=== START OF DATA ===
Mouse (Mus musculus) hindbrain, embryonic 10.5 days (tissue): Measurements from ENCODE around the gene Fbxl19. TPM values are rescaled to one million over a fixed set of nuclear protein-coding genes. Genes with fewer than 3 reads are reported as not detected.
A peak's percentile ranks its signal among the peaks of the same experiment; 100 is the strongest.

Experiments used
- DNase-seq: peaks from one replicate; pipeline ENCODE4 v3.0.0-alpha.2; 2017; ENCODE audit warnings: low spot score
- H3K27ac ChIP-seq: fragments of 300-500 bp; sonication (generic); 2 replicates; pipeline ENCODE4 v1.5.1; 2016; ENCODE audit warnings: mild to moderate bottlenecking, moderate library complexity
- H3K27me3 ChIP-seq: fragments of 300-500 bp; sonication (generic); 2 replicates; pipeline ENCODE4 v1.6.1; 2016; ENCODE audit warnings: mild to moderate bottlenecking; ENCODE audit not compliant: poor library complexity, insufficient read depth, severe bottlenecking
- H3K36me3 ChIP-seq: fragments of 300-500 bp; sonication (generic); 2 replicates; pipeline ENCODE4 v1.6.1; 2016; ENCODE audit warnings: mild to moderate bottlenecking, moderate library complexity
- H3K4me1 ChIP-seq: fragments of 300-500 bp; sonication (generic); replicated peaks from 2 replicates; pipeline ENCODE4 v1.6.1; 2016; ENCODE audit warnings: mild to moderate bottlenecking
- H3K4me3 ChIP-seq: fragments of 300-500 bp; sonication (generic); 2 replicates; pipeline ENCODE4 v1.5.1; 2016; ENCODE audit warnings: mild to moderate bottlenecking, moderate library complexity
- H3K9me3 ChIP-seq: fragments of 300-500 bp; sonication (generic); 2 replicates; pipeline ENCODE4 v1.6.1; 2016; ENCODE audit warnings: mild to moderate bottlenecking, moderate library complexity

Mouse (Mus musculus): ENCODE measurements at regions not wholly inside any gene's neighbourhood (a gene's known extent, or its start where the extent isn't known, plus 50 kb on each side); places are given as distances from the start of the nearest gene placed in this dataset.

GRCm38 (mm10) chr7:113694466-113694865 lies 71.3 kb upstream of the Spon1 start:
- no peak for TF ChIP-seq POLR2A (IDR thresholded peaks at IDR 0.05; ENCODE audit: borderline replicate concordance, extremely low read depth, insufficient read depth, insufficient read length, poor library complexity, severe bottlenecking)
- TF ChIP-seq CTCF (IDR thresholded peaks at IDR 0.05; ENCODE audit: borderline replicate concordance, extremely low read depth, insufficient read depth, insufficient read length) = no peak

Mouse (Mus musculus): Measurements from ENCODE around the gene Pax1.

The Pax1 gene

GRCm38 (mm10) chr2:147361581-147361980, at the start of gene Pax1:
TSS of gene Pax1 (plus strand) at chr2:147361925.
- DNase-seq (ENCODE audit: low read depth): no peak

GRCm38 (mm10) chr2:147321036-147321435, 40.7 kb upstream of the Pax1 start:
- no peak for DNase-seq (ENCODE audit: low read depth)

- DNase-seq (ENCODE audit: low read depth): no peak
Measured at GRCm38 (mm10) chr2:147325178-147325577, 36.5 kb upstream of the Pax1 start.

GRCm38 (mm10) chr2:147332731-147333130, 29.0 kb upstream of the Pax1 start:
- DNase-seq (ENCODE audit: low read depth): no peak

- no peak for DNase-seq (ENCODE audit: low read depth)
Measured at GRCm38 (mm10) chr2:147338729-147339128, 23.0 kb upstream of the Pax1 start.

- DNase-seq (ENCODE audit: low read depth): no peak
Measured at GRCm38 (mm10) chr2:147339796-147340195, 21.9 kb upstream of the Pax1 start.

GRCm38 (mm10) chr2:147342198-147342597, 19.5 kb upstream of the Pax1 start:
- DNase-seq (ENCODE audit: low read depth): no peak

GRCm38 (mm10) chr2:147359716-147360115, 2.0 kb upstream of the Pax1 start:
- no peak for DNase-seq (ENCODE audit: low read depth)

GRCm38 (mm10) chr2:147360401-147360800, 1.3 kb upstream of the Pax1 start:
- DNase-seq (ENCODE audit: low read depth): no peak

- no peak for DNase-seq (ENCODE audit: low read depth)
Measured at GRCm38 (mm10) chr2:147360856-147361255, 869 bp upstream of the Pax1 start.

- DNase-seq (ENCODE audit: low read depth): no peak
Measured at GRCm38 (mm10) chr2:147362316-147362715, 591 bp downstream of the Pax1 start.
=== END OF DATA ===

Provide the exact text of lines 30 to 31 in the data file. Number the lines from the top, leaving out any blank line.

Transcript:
GRCm38 (mm10) chr2:147342198-147342597, 19.5 kb upstream of the Pax1 start:
- DNase-seq (ENCODE audit: low read depth): no peak